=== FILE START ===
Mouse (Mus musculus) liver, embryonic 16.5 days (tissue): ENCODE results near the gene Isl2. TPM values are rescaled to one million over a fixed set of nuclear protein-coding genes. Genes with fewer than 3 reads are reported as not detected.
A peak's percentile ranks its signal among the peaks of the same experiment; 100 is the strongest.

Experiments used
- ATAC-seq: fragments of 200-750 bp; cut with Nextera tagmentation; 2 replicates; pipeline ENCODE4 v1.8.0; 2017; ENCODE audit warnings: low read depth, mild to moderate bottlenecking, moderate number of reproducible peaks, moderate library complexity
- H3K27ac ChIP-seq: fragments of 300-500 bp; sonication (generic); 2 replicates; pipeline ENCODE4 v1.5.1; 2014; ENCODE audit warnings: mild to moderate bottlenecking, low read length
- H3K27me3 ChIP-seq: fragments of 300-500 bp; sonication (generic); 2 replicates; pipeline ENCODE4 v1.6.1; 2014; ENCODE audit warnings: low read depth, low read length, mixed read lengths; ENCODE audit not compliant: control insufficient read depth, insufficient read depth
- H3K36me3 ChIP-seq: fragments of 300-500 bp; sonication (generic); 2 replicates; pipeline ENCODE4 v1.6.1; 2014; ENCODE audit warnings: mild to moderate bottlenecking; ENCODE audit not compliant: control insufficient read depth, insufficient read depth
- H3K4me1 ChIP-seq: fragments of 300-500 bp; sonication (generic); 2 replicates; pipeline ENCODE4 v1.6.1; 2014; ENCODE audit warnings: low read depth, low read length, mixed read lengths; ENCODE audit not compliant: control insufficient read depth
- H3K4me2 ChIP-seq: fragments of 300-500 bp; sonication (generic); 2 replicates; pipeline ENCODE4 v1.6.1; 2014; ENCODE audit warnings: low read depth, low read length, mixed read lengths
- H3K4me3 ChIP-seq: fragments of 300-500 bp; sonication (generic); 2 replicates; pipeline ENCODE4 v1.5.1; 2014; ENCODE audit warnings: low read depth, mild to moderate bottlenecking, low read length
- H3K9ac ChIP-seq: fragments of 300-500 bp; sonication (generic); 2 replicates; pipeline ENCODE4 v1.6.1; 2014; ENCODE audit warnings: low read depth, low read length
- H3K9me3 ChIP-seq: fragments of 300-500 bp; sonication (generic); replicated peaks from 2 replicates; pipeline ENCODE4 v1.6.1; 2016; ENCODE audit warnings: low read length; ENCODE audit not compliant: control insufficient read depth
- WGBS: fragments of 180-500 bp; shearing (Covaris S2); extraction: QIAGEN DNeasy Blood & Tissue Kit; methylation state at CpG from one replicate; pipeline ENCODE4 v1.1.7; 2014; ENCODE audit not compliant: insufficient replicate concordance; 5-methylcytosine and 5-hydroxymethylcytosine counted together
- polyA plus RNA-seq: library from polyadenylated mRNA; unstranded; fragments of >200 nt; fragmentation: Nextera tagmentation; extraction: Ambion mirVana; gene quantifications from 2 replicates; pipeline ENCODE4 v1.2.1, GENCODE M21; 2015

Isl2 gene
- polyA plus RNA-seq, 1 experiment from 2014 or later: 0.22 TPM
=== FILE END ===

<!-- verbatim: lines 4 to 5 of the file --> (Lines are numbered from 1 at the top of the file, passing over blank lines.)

- ATAC-seq: fragments of 200-750 bp; cut with Nextera tagmentation; 2 replicates; pipeline ENCODE4 v1.8.0; 2017; ENCODE audit warnings: low read depth, mild to moderate bottlenecking, moderate number of reproducible peaks, moderate library complexity
- H3K27ac ChIP-seq: fragments of 300-500 bp; sonication (generic); 2 replicates; pipeline ENCODE4 v1.5.1; 2014; ENCODE audit warnings: mild to moderate bottlenecking, low read length